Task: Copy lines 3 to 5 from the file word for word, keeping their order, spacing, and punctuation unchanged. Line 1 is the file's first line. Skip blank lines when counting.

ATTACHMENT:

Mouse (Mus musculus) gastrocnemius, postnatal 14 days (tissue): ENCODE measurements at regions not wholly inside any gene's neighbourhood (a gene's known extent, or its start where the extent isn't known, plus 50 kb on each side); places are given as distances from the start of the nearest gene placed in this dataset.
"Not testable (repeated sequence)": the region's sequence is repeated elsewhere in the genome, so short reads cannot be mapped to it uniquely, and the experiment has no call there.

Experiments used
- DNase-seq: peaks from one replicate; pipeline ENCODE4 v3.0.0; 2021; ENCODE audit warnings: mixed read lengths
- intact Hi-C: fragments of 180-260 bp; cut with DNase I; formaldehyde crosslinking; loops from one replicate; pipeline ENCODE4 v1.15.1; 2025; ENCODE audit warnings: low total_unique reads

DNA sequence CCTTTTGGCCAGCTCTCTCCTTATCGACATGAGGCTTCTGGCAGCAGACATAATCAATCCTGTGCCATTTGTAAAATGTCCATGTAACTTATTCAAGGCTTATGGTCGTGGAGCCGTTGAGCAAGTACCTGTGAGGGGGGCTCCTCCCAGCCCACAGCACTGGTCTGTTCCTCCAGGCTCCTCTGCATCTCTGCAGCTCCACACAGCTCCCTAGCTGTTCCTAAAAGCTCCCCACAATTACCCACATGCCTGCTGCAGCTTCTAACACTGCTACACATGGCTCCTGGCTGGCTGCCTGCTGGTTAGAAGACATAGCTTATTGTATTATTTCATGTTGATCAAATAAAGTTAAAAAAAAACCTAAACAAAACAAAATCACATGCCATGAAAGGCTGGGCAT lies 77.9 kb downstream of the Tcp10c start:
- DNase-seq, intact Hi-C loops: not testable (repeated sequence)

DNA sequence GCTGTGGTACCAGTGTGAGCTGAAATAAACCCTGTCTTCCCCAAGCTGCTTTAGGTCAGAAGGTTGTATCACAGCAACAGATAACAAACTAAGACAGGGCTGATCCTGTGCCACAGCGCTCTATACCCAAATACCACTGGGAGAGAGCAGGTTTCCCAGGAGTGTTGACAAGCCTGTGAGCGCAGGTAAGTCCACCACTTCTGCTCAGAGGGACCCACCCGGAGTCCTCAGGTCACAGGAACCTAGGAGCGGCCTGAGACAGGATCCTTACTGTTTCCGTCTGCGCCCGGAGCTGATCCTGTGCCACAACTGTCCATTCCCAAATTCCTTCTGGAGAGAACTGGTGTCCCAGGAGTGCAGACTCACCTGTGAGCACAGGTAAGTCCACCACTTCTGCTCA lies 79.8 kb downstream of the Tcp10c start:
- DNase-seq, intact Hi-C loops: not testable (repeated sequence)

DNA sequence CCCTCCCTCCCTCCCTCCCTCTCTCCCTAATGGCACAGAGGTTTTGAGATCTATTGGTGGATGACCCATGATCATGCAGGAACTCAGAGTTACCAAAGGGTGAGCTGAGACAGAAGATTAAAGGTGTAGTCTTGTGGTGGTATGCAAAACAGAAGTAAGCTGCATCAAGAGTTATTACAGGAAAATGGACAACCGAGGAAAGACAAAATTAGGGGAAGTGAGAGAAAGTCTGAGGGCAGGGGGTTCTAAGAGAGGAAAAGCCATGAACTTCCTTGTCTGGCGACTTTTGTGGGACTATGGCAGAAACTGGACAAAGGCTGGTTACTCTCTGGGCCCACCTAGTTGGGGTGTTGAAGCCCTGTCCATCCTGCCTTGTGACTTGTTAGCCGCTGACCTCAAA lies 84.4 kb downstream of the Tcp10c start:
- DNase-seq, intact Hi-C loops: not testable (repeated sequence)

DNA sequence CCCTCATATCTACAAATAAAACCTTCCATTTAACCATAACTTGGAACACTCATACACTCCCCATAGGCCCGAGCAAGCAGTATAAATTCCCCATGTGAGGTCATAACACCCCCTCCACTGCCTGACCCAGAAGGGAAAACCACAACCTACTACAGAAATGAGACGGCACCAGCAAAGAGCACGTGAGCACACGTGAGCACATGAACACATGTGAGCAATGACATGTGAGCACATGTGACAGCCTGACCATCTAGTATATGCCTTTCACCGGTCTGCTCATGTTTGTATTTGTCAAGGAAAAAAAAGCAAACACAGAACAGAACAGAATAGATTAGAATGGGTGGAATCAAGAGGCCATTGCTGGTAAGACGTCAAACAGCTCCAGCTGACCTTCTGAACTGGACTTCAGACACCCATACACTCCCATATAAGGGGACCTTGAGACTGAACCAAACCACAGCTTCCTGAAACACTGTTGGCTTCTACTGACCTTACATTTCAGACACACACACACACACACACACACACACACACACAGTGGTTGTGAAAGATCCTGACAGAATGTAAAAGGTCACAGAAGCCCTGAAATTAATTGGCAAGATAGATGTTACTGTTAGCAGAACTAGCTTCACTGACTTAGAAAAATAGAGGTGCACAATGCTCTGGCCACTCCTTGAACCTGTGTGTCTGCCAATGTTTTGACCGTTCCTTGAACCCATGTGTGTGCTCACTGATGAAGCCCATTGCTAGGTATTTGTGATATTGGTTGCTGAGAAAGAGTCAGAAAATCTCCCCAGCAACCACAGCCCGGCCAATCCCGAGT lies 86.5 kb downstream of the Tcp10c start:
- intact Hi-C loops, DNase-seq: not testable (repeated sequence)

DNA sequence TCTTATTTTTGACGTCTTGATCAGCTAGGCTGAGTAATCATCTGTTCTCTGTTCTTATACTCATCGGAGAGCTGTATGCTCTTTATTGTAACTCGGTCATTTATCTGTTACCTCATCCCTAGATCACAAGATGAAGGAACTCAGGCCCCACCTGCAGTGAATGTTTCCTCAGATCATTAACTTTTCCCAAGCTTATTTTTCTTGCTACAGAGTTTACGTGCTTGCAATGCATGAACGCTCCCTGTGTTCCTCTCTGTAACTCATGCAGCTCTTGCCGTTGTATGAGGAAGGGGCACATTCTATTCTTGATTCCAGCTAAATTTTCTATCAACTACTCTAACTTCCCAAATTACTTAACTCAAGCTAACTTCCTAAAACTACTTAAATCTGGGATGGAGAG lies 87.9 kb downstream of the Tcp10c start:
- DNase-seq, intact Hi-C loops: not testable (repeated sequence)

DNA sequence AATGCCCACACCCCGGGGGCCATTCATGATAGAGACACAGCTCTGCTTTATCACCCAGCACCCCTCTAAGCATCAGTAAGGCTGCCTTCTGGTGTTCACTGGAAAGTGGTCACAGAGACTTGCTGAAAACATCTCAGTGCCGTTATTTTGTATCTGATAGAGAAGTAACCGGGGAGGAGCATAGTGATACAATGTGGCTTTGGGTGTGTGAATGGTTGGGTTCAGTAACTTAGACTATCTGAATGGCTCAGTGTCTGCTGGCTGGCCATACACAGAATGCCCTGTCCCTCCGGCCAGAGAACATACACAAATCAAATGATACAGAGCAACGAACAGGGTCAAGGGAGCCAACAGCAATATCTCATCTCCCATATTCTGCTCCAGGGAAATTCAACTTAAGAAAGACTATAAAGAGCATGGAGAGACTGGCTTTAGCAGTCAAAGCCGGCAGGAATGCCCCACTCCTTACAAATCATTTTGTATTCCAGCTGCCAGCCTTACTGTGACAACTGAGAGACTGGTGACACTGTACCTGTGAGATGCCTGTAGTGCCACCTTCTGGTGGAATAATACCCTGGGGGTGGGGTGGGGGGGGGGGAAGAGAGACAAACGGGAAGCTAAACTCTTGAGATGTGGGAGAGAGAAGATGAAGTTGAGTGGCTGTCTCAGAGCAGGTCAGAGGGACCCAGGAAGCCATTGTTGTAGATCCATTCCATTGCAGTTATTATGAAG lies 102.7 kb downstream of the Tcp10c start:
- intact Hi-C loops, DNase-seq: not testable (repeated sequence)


Experiments used
- DNase-seq: peaks from one replicate; pipeline ENCODE4 v3.0.0; 2021; ENCODE audit warnings: mixed read lengths
- intact Hi-C: fragments of 180-260 bp; cut with DNase I; formaldehyde crosslinking; loops from one replicate; pipeline ENCODE4 v1.15.1; 2025; ENCODE audit warnings: low total_unique reads